European Asset Managers In Solvency II Wake-Up Call

Terry Flanagan

European asset managers have been warned that they are ill-prepared to meet the exacting standards of the upcoming Solvency II directive, and should consider working more pro-actively with the insurance industry, who are more reconciled to the changes, to overcome any problems.

The insurance industry has been gearing up for some time to adopt new European Union capital adequacy and risk management rules, called Solvency II, from 2014 aimed at reducing the risk of insolvency.

However, a new report by accountant KPMG that was commissioned by the European Fund and Asset Management Association (Efama), a trade body, has highlighted some key challenges facing the asset management industry. Asset managers are being warned that the upcoming European directive is not just a problem for the insurance industry, but is also one that rests firmly on their doorstep.

“Detailed data requirements call for a higher level of interaction between asset managers and their insurance clients than has traditionally been the case,” said Daniel Gorton, Solvency II systems and data lead at KPMG.

The report says that asset managers will have to improve their data management as new Solvency II rules will force them to provide information on a security-by-security basis, which may present new challenges as some insurers hold large and diverse investment pools across multiple service providers.

It also warns that asset managers will have to supply insurers with detailed data reports on a monthly basis that meet strict requirements on accuracy as well as being able to reveal to insurers the ultimate asset behind any investment, which will require increased levels of disclosure and exchange of data.

“The absence of a common standard for data transmission between asset managers and insurers greatly increases the complexity of data governance, and the required changes to the asset managers’ model of data provision will require careful preparation,” said Gorton.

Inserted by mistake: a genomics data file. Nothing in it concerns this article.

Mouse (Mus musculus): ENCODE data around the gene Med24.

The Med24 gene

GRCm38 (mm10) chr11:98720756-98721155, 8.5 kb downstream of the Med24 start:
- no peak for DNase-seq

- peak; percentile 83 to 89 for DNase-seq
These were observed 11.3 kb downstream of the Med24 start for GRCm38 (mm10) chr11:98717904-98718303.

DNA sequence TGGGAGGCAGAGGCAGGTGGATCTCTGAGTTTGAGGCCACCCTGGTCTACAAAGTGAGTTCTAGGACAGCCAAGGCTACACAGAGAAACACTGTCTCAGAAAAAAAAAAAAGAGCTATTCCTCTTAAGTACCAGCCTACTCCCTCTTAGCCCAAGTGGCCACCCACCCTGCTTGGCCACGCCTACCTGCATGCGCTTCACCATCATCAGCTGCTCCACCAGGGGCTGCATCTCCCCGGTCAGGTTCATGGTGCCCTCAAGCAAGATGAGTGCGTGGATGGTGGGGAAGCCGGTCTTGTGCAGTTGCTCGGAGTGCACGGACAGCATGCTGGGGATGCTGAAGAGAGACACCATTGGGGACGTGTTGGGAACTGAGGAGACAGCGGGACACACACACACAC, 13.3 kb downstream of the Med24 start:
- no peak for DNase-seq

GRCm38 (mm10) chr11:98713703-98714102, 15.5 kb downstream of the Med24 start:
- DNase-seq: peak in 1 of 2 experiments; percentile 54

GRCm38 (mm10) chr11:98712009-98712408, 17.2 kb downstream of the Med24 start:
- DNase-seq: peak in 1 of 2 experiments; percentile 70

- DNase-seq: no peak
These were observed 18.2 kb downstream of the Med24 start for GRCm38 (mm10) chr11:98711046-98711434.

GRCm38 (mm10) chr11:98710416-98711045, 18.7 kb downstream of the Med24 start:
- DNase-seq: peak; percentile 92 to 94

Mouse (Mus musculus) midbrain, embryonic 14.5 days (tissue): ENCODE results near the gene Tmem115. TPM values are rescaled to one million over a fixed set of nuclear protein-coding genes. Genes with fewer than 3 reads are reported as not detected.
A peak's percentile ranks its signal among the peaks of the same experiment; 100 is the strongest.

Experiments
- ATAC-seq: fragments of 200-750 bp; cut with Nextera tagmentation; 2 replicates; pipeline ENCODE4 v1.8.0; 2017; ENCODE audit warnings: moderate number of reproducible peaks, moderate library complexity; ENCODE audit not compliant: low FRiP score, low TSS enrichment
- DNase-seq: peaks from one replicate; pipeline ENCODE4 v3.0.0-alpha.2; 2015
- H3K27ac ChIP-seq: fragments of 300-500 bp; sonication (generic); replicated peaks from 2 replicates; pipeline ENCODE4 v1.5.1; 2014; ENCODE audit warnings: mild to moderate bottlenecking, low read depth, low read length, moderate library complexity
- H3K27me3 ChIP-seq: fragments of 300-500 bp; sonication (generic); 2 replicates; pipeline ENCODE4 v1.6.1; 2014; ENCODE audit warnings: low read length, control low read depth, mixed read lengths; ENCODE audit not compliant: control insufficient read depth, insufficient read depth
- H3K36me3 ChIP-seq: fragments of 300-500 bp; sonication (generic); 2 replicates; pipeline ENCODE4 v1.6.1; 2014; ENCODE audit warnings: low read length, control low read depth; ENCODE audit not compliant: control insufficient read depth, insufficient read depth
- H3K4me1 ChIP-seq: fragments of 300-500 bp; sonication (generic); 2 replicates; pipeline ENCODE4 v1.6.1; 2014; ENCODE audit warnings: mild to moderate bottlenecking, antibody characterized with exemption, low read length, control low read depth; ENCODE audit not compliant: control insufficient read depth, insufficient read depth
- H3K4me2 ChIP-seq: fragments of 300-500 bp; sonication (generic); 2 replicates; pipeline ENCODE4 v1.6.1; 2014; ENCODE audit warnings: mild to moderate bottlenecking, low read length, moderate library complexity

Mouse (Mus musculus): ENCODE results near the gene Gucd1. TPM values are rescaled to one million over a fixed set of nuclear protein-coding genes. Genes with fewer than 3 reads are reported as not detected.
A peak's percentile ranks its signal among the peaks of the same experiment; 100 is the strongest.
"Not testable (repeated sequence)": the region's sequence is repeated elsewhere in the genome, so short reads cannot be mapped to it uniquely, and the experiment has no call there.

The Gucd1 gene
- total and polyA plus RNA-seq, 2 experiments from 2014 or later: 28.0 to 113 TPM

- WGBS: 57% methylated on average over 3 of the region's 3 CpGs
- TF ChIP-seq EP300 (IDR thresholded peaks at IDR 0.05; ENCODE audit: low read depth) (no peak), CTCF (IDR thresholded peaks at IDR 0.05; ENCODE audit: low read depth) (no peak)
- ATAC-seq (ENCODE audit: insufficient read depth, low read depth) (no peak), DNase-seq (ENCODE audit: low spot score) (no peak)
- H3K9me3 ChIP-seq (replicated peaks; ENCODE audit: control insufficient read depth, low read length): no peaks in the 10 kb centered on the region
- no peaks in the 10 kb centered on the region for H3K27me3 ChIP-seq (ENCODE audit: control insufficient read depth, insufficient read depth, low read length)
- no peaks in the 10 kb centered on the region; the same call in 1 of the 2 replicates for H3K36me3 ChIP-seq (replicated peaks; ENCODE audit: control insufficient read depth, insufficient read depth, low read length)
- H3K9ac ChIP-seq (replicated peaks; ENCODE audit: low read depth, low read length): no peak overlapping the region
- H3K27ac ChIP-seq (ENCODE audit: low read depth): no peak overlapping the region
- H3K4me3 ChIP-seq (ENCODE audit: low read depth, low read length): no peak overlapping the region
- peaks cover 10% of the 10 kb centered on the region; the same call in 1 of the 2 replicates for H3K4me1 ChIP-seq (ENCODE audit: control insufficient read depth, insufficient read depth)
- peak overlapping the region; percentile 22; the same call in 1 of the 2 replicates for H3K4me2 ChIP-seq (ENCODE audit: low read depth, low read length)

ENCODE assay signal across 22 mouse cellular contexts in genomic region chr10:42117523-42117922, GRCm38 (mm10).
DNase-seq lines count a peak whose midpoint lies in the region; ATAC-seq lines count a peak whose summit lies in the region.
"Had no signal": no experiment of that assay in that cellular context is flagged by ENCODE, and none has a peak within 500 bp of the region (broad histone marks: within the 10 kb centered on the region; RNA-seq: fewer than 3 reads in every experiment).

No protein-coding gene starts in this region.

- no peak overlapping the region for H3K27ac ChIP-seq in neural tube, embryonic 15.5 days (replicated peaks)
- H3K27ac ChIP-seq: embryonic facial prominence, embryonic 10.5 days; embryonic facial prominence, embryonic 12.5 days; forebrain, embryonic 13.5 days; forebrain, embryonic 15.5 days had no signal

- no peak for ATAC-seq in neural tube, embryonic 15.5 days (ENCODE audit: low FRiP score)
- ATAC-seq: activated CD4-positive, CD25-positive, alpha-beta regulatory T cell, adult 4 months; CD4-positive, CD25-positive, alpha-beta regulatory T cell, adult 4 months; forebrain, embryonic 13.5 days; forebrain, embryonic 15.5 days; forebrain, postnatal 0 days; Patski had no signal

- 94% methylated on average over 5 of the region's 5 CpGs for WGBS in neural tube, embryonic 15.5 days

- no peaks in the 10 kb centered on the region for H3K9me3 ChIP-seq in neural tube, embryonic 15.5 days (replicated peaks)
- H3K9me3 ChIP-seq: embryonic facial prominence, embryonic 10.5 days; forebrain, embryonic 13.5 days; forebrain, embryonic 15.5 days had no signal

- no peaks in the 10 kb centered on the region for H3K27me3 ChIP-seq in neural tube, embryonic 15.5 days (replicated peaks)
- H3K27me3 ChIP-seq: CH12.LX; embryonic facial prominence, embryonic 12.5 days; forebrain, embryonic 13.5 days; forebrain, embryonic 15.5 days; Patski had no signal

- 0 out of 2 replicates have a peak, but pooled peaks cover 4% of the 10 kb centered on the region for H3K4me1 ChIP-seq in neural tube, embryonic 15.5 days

Peter De Proft, director-general of Efama, added: “With insurance companies accounting for 42% of total assets under management for institutional investors, asset managers can considerably boost their significance, attractiveness and credibility by working closely with insurance businesses on this directive. As the buy-side players of the financial industry, we hope to strengthen long-term trust among our customers in the insurance business and encourage policymakers to support the development of long-term investment.”

Meanwhile, another report out this week suggests that the European Union’s financial services industry is likely to spend as much as €33.3 billion over the next three years to comply with the multitude of regulatory demands, according to regulatory think-tank JWG.

This figure could even balloon to €50 billion once Basel III—a set of global regulatory standards aimed at toughening up bank capital adequacy rules, which kick in from the start of next year—as well as Solvency II rules begin to bite. JWG spoke to 87 financial services groups in 10 European countries before producing the survey.

However, JWG says that better thought out regulations could actually save the industry €24 billion in implementation costs during a period when it is desperately needed to stimulate economic growth. The industry, it says, is suffering from fragmented operating models and burdensome legacy systems and has been unable to make the step change to an undefined target operating model that regulators are pushing for, but not explicitly mandating.

“Clearly, the fundamental assumption that firms have the ability to produce the data in a way that regulators can understand is being challenged,” said PJ Di Giammarino, chief executive of JWG. “Our analysis shows that the current approach will result in an expensive, untrustworthy picture from which poor judgements could lead to big real-world problems.”

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